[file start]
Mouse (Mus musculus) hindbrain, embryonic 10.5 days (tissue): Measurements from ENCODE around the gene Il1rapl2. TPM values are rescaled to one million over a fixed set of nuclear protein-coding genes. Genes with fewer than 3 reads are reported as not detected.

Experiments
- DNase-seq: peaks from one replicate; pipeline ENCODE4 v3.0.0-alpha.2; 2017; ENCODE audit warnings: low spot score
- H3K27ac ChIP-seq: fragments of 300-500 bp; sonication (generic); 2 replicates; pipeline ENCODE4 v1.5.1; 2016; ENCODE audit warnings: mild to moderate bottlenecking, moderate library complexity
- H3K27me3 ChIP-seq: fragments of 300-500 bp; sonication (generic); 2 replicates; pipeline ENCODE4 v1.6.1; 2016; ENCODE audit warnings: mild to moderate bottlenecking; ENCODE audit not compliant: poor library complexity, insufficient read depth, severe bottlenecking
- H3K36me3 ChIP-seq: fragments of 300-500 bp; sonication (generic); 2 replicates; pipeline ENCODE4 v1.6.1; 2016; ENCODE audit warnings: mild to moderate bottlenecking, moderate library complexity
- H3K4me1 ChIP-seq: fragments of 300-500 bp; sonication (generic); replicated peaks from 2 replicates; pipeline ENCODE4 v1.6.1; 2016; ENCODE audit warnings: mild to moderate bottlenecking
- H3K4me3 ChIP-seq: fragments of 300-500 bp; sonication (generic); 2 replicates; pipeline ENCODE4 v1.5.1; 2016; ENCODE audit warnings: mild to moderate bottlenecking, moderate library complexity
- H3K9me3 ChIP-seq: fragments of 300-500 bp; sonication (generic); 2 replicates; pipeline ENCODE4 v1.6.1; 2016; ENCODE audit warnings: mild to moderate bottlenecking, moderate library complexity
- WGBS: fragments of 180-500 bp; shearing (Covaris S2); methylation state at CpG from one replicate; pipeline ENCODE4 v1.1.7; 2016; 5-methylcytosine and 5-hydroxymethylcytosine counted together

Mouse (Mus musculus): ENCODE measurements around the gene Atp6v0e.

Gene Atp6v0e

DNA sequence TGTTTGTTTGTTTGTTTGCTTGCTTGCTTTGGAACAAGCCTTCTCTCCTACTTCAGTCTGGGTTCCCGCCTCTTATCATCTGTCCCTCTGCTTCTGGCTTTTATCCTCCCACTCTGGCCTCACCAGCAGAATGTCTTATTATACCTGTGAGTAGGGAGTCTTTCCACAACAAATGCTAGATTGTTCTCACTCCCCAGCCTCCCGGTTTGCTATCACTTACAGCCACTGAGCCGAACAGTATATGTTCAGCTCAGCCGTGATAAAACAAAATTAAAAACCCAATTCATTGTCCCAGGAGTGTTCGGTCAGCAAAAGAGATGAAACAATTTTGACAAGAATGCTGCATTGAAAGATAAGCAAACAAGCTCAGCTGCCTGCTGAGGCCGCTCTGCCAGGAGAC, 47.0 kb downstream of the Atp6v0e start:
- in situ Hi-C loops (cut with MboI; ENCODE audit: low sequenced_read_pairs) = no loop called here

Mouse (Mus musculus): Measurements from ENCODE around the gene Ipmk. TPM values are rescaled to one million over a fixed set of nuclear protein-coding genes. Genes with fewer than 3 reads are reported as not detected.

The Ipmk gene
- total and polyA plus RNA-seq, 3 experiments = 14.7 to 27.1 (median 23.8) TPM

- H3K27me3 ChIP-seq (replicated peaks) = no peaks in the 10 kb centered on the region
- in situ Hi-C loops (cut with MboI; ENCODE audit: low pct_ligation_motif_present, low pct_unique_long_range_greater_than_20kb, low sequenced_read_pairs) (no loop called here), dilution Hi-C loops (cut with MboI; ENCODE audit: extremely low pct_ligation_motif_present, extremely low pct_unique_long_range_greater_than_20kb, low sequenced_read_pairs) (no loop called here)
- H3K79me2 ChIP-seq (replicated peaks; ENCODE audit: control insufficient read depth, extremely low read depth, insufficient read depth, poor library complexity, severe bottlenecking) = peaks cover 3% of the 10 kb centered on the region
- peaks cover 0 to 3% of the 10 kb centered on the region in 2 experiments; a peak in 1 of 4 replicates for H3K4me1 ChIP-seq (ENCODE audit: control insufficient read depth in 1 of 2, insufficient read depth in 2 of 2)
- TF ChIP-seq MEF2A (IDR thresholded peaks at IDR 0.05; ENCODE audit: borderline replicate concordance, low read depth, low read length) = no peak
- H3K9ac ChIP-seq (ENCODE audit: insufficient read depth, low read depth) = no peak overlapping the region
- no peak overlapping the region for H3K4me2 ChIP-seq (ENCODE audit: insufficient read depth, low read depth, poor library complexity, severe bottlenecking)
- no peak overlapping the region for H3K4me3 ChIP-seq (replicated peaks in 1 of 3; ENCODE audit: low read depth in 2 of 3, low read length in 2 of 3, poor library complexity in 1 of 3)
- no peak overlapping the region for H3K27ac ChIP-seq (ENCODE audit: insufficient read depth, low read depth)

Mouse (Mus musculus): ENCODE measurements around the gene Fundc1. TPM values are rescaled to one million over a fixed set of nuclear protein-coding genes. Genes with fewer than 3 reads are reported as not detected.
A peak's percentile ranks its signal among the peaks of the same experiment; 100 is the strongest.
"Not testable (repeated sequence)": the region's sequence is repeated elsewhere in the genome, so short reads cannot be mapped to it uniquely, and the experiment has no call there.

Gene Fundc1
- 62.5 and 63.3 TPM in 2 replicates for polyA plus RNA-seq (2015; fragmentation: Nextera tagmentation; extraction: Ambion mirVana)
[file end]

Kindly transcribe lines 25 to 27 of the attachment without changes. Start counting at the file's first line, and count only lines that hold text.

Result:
- no peak overlapping the region for H3K4me3 ChIP-seq (replicated peaks in 1 of 3; ENCODE audit: low read depth in 2 of 3, low read length in 2 of 3, poor library complexity in 1 of 3)
- no peak overlapping the region for H3K27ac ChIP-seq (ENCODE audit: insufficient read depth, low read depth)

Mouse (Mus musculus): ENCODE measurements around the gene Fundc1. TPM values are rescaled to one million over a fixed set of nuclear protein-coding genes. Genes with fewer than 3 reads are reported as not detected.